The African Muse of a Russian Poet

Author: Apollon DAVIDSON

The African Muse of a Russian Poet


THE MUSE of distant wanderings. The muse of faraway lands. It is now difficult to find out who used these words for the first time. We are accustomed to them, and yet they go on stirring our imagination. More often than not, they are associated with Nikolai Gumilev's poetry. That was what he called his muse. His poetry, plays, letters, even his talks with friends—all are full of dreams of travelling.

His muse drew him to distant regions, above all Africa, which seemed strange and mysterious at the time.

Africa's sky was not the only one that he saw. He travelled to many European countries and lived for a long time in Paris. And he wrote about various regions of the earth. Alien Sky, a collection of his poetical works, includes pages devoted to America, Asia and, needless to say, his native Europe. But Africa played an uncommon role in his poetry and life.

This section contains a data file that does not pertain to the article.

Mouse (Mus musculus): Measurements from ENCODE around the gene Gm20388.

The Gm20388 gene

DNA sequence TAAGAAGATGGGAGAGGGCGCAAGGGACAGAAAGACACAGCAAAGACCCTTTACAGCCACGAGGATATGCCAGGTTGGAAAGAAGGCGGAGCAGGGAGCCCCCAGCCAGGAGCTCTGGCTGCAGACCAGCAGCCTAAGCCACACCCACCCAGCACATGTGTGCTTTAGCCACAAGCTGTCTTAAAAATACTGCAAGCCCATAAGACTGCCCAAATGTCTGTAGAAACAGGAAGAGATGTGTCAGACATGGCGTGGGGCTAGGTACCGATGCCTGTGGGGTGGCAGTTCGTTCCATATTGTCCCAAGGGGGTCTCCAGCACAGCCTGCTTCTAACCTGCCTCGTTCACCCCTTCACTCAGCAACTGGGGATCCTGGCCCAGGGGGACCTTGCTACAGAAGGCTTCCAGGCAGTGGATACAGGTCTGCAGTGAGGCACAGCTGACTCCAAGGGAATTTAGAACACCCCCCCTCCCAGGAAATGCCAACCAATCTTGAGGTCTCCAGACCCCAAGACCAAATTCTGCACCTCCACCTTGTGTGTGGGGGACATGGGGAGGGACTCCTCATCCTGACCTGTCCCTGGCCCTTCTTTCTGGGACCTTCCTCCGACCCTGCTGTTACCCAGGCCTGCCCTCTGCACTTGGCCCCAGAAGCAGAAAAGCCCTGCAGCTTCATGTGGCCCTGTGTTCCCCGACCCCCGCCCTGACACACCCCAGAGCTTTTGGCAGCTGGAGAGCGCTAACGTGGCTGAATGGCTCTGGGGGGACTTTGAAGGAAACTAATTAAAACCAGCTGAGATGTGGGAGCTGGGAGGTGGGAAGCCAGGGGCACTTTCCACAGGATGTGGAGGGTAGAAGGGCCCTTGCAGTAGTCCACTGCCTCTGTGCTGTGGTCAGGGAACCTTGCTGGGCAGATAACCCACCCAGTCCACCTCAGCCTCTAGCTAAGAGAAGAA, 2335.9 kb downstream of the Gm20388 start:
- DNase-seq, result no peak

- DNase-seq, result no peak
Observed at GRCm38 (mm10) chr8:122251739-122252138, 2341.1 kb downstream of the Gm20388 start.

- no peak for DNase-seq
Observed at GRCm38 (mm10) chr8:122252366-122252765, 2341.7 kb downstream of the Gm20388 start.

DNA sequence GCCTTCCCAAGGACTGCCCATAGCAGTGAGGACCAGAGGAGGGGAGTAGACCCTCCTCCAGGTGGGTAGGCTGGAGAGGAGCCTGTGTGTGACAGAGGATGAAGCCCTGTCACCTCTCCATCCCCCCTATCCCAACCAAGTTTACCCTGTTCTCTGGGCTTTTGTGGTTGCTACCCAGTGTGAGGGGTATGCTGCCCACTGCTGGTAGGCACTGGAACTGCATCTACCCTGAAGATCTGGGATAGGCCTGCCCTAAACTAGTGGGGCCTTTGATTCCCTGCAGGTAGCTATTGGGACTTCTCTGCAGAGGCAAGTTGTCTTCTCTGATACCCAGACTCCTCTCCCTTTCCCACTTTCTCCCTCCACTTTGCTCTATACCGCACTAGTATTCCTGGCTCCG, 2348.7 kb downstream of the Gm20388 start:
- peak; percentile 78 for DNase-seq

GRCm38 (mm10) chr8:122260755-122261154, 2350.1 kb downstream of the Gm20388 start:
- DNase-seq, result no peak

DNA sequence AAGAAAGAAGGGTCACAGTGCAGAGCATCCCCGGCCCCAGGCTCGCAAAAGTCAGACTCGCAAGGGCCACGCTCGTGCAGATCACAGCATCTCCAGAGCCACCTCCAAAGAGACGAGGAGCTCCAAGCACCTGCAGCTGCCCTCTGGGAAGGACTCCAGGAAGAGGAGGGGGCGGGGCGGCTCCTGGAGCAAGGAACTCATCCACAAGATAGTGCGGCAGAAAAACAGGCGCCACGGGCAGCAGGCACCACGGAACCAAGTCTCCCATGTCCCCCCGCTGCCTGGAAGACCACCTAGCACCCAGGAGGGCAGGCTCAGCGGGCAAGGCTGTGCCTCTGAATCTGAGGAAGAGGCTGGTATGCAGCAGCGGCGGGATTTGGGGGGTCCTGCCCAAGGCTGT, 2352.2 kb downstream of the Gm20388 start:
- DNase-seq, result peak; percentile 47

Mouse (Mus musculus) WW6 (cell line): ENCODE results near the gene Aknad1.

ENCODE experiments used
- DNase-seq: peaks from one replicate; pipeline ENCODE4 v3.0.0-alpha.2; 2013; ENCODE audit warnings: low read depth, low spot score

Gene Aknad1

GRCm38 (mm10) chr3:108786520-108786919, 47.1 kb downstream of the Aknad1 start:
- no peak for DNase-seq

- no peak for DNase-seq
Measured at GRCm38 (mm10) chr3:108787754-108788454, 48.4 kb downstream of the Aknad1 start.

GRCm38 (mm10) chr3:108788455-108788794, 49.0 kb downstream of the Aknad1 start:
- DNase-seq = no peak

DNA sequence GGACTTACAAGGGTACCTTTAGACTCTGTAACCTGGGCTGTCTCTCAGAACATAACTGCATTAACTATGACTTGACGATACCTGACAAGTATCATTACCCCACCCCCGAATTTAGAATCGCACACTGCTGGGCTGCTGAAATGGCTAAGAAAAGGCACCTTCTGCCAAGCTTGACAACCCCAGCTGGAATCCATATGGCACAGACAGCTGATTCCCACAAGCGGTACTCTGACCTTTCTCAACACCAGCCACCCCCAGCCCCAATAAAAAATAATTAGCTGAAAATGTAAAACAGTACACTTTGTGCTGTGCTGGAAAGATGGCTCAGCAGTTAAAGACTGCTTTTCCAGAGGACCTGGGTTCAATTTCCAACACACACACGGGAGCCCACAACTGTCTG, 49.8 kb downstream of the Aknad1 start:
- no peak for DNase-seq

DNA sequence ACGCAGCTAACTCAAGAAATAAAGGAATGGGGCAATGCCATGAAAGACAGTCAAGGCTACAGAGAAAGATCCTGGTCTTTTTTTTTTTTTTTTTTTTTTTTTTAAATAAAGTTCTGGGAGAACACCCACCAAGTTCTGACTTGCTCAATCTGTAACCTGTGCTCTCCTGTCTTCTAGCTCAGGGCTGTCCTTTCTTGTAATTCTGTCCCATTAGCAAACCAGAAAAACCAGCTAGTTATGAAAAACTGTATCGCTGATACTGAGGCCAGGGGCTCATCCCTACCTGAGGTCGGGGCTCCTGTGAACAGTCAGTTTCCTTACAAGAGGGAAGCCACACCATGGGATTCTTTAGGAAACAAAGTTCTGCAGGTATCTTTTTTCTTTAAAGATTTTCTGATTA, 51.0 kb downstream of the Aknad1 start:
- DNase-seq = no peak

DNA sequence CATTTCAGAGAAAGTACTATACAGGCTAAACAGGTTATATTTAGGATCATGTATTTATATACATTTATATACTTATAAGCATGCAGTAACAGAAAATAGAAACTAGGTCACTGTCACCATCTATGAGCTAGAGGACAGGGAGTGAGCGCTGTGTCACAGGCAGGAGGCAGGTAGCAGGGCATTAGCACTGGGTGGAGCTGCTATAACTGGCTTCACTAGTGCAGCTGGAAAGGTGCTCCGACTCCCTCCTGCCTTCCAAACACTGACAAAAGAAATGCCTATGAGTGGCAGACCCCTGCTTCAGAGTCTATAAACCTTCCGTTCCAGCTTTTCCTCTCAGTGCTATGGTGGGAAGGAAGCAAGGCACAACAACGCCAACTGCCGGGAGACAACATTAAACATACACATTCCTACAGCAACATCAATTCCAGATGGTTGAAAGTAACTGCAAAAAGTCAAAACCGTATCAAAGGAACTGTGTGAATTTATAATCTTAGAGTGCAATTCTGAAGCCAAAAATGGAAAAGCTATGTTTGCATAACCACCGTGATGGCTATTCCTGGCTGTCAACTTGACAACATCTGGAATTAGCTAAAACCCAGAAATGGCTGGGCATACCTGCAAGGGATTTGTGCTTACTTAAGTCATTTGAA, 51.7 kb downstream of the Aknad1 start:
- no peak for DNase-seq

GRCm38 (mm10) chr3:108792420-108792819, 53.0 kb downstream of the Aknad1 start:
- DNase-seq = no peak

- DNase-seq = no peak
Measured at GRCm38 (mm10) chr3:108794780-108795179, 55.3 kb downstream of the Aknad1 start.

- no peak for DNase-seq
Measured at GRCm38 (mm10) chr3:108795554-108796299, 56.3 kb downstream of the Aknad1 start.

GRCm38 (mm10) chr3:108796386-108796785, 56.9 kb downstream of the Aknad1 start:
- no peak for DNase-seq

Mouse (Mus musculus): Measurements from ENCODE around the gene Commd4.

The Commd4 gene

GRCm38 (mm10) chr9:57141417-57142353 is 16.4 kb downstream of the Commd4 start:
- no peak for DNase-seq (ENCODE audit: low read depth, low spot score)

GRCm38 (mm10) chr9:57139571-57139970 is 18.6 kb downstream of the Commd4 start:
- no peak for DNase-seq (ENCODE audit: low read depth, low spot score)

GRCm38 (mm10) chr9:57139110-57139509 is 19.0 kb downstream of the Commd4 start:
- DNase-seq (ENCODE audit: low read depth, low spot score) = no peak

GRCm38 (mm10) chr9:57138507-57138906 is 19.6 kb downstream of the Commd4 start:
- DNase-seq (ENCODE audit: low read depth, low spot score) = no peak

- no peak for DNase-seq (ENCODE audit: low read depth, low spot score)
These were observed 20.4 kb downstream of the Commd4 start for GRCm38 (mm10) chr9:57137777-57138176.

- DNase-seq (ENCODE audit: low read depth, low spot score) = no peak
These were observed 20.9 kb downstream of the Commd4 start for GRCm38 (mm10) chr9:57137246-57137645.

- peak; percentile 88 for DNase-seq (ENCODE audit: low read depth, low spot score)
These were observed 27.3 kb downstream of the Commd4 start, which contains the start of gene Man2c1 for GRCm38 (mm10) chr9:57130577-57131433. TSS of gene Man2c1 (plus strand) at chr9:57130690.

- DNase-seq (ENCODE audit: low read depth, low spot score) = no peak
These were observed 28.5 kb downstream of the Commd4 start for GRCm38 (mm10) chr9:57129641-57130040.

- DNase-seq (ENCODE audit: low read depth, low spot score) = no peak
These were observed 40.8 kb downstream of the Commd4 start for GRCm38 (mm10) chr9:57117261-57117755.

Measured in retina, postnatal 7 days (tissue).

Gumilev's love of Africa was part of his destiny—it accompanied him from the time he wrote his early verse to The Tent, the latest collection published during his lifetime. The collection is composed entirely of poems about Africa, which he addressed with the passion of a man "condemned" to love it. His Introduction to The Tent sounds almost like a prayer: "It is about you, my Africa stunned by the roar of beasts and the clatter of hoofs, wrapped in flames and smoke, that the seraphims whisper in heaven."

Africa was a theme which ran through Gumilev's life. Suffice it to recall his poems written in various periods: "African Night", "Lake Chad", "Mic: An African Poem", "The Giraffe", "The Leopard", "The Rhinoceros", "The Hyena", "The Red Sea", "Egypt", "The Sahara", "The Sudan", "Abyssinia", "Galla", "The Somalian Peninsula", "Liberia", "Madagascar", "Zambezi", "The Suez Canal", "Ezbekiye", "The Equatorial Forest", "Niger", "Dahomey", "Damara: ...

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